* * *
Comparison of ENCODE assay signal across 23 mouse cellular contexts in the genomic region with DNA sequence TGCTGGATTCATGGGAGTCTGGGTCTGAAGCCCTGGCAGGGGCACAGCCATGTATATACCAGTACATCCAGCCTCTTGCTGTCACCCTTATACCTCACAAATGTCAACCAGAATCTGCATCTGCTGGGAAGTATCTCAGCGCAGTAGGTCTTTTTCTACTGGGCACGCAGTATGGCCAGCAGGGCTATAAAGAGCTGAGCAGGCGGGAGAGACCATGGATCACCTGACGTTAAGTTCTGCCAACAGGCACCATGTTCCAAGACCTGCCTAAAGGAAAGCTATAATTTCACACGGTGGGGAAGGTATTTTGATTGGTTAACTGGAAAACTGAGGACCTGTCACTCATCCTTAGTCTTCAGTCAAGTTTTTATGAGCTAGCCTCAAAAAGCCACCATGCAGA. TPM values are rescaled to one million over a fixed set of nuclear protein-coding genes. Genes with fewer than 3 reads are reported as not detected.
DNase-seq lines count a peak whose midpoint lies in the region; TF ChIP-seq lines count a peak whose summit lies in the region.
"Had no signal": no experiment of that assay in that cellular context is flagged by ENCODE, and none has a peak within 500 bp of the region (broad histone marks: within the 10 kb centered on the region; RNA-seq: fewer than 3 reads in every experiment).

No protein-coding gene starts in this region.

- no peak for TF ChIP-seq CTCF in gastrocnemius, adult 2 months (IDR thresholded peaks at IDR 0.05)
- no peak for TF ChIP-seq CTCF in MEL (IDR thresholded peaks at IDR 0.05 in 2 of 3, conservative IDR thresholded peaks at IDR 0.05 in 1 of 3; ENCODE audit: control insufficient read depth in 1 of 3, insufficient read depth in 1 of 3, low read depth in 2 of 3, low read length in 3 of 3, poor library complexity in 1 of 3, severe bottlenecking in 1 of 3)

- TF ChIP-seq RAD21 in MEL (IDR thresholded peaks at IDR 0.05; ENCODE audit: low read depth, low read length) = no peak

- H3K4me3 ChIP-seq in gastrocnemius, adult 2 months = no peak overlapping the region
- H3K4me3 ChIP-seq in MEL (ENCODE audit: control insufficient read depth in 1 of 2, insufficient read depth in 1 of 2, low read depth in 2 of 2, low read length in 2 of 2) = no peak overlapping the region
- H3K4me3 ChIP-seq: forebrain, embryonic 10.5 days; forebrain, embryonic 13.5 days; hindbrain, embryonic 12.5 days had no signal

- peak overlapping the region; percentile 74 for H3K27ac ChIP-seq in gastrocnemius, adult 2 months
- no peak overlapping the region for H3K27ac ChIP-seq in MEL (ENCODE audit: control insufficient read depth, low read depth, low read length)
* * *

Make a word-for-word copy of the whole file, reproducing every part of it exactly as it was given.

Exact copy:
Comparison of ENCODE assay signal across 23 mouse cellular contexts in the genomic region with DNA sequence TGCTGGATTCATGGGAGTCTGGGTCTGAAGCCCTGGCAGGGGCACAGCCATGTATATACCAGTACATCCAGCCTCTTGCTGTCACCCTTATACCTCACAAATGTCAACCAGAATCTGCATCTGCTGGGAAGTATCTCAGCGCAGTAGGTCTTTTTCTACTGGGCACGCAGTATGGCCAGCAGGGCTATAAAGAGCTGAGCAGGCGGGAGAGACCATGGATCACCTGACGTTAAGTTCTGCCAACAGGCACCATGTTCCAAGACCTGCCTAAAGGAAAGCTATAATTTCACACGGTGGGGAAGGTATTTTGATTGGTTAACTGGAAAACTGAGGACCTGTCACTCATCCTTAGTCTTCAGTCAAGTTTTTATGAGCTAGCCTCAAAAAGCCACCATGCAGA. TPM values are rescaled to one million over a fixed set of nuclear protein-coding genes. Genes with fewer than 3 reads are reported as not detected.
DNase-seq lines count a peak whose midpoint lies in the region; TF ChIP-seq lines count a peak whose summit lies in the region.
"Had no signal": no experiment of that assay in that cellular context is flagged by ENCODE, and none has a peak within 500 bp of the region (broad histone marks: within the 10 kb centered on the region; RNA-seq: fewer than 3 reads in every experiment).

No protein-coding gene starts in this region.

- no peak for TF ChIP-seq CTCF in gastrocnemius, adult 2 months (IDR thresholded peaks at IDR 0.05)
- no peak for TF ChIP-seq CTCF in MEL (IDR thresholded peaks at IDR 0.05 in 2 of 3, conservative IDR thresholded peaks at IDR 0.05 in 1 of 3; ENCODE audit: control insufficient read depth in 1 of 3, insufficient read depth in 1 of 3, low read depth in 2 of 3, low read length in 3 of 3, poor library complexity in 1 of 3, severe bottlenecking in 1 of 3)

- TF ChIP-seq RAD21 in MEL (IDR thresholded peaks at IDR 0.05; ENCODE audit: low read depth, low read length) = no peak

- H3K4me3 ChIP-seq in gastrocnemius, adult 2 months = no peak overlapping the region
- H3K4me3 ChIP-seq in MEL (ENCODE audit: control insufficient read depth in 1 of 2, insufficient read depth in 1 of 2, low read depth in 2 of 2, low read length in 2 of 2) = no peak overlapping the region
- H3K4me3 ChIP-seq: forebrain, embryonic 10.5 days; forebrain, embryonic 13.5 days; hindbrain, embryonic 12.5 days had no signal

- peak overlapping the region; percentile 74 for H3K27ac ChIP-seq in gastrocnemius, adult 2 months
- no peak overlapping the region for H3K27ac ChIP-seq in MEL (ENCODE audit: control insufficient read depth, low read depth, low read length)